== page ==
What is the Purpose of a Dental Crown?

  • Protects a decaying tooth from breaking or keeps a cracked tooth together
  • Covers a tooth with a large filling when there isn’t much tooth left
  • Holds a dental bridge in place
  • Covers a dental implant
  • Covers discolored teeth
  • Restores a broken down or worn tooth 

Cerec Crowns
In the past, a crown or cap, took two appointments to complete.  Those steps are listed below.  Our office offers the ability to have your crown done in one slightly longer  appointment.  Your tooth with be prepared by the dentist and then scanned.  While you wait, your crown will be milled in our office and the fit can be checked right away.  Following a hardening process, the final restoration is placed.  No second appointment, no temporary crown, no need to be numb a second time.

The First Crown Appointment
If you are not a candidate for a Cerec crown the process of making the crown begins by the dentist numbing the patient’s tooth as well as the gum tissue that surrounds it. After this, a certain amount of the tooth may need to be trimmed for shaping purposes. This shaping process is to ensure that once the permanent crown is put in place, the tooth won’t be oversized. During this shaping process, any additional decay must also be removed from the tooth along with any loose portions of the tooth.

Once the tooth has been shaped properly, the dentist will need to take an impression of the tooth. To take the impression, the dentist will use a paste or putty-like compound that is most often called “impression material.”

During the time that the patient waits for their permanent crown to be made, the dentist will place a temporary crown on the tooth, which is typically made of a thin shell of metal or plastic and is cemented using “temporary” cement so that it can be removed easily during the patient’s next visit.

The Second Crown Appointment
After the permanent crown has been created, the patient will have the crown cemented in place by the dentist. Before the dentist permanently cements the crown in place, they must make sure that it looks right and fits well. To do this, the dentist will place the crown in the patient’s mouth, see how it fits, and make adjustments as needed. Once the dentist is satisfied, they may ask the patient how they feel about the look and color of the crown. If both parties are happy, the new crown will be permanently cemented in place.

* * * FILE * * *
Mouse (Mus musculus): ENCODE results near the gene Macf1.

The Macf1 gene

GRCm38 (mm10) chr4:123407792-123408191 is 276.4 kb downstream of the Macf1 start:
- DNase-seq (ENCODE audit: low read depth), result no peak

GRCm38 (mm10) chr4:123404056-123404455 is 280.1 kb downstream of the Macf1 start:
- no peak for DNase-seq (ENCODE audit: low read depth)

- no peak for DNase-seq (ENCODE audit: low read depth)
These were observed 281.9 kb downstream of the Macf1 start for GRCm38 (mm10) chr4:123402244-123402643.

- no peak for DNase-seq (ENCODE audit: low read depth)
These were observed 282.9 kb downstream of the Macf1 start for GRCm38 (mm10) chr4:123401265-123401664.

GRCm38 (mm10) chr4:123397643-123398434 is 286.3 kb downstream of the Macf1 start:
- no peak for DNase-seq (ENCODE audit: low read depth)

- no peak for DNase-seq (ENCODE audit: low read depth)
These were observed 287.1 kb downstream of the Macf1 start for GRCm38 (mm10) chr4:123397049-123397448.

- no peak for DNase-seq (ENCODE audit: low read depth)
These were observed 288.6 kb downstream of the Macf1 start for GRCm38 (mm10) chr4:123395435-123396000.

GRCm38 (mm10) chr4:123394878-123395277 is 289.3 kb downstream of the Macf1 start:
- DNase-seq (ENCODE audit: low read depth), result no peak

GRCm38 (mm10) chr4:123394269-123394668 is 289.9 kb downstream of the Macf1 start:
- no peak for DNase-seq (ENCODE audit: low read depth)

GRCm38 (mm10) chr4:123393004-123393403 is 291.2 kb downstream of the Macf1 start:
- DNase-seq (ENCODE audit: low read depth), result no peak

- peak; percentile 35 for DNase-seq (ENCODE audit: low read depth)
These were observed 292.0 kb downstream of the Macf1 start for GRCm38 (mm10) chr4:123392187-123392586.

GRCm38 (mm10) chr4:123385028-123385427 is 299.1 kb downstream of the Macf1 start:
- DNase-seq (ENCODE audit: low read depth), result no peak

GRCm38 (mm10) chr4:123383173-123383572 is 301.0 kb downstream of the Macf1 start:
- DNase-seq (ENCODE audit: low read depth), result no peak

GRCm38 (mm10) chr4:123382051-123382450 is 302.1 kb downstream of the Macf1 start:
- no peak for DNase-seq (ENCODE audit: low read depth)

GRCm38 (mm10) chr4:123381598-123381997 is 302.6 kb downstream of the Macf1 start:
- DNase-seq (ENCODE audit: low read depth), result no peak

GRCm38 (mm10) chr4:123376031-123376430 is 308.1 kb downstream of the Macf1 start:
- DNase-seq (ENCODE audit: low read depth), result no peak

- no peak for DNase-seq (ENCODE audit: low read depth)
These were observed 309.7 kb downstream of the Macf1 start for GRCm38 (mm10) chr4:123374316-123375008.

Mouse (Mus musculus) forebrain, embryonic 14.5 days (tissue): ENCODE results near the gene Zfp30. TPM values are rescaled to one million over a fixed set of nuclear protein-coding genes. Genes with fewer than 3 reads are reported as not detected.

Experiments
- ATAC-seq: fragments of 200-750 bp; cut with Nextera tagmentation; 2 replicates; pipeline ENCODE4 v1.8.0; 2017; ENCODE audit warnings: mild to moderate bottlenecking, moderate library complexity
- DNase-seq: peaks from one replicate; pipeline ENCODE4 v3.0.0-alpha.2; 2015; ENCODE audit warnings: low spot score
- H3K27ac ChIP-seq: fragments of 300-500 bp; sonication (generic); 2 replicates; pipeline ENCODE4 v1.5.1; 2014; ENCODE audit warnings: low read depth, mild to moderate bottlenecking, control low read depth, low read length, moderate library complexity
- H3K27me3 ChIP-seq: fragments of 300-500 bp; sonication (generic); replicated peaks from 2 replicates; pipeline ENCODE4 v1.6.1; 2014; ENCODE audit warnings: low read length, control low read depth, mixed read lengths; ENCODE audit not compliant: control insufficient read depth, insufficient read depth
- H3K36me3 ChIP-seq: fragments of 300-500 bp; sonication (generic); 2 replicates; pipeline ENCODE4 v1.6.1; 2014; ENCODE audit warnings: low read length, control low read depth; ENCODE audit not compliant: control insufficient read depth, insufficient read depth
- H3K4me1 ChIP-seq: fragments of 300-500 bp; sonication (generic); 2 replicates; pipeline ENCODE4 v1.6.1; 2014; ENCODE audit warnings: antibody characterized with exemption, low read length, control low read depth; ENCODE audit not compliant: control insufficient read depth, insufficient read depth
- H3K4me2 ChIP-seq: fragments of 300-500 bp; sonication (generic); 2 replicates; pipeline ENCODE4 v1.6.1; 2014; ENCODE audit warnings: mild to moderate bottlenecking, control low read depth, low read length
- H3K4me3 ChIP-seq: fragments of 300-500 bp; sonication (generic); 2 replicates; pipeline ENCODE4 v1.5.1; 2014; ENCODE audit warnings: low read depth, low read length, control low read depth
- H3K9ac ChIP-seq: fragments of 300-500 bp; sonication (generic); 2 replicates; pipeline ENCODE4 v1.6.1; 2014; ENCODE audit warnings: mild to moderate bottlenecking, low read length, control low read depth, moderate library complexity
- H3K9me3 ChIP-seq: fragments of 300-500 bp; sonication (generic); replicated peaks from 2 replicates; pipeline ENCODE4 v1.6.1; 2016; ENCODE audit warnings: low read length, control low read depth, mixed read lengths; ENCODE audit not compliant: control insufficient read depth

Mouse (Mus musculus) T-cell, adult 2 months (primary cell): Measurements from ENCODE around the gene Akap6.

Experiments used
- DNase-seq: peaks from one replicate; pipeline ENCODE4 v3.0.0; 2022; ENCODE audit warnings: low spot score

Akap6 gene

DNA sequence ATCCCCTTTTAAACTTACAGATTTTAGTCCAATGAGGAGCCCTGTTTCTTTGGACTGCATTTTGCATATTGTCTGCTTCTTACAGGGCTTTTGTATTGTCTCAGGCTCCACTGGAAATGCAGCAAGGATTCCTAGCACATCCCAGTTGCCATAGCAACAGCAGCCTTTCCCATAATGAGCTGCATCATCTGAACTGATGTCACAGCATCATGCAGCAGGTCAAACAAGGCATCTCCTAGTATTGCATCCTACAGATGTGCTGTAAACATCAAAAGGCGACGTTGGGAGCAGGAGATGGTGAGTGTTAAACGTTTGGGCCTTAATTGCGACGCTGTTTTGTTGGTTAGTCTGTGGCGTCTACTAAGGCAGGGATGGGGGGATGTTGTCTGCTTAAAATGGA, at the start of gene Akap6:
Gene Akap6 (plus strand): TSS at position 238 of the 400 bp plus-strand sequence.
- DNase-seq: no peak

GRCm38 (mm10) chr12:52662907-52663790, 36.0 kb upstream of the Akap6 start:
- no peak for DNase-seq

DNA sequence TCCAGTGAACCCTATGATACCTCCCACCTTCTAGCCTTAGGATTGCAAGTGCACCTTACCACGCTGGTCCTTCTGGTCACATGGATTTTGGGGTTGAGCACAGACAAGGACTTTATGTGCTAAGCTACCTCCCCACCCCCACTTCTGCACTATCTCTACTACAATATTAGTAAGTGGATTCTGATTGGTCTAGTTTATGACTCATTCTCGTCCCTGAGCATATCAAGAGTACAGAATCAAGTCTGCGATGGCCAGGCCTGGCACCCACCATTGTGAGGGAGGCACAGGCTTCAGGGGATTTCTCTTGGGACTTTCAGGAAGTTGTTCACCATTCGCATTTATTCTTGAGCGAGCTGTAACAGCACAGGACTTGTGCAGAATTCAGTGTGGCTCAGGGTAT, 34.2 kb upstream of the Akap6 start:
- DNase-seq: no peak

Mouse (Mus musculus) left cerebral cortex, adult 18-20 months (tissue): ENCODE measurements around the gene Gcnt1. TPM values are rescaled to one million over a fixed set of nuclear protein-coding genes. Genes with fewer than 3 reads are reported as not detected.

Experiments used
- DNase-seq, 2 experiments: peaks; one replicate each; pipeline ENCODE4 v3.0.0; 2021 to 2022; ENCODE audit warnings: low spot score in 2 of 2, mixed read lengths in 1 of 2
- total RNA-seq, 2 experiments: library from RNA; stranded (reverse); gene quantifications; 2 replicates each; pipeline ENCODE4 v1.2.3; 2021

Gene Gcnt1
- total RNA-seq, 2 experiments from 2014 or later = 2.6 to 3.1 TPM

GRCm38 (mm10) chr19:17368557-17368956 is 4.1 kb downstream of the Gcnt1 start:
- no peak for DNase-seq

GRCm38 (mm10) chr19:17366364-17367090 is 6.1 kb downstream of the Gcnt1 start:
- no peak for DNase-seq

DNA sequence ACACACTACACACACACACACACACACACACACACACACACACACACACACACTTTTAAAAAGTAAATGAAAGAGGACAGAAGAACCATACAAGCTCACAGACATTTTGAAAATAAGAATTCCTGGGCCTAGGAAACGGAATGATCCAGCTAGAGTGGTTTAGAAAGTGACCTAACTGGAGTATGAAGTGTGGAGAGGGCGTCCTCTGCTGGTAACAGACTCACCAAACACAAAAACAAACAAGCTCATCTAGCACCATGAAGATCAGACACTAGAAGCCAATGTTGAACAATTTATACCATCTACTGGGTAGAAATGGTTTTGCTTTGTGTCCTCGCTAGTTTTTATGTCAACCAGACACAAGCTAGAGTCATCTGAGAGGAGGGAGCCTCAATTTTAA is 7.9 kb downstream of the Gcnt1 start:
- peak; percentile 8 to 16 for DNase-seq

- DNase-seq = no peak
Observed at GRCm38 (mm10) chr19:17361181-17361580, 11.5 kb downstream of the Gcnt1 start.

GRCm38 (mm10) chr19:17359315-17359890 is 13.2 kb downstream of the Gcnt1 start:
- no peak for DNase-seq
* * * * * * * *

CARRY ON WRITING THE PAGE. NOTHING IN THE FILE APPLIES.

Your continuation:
Types of Crowns
Metal – Crowns with metal as their base include gold alloy, a base-metal alloy such as chromium or nickel, or another type of alloy such as palladium. With this type of crown, less tooth structure needs to be removed and less tooth wear is caused to opposing teeth. Metal crowns are also typically known as being one of the longest lasting types of crowns and can withstand high biting and chewing forces. The main drawbacks with these is their color and potential for allergic reaction.

Porcelain-fused-to-metal – These crown types  can be matched by color to a patient’s tooth. However, wearing can occur because the crown’s porcelain portion can break off or chip. This type of crown is good for both front and back teeth.

All-Ceramic or All-Porcelain – These crown types are known to be the best match color-wise for teeth compared to other crowns. They are also very much suitable for anyone with a metal allergy.  In most cases, your crown can be made in one appointment with our crown system.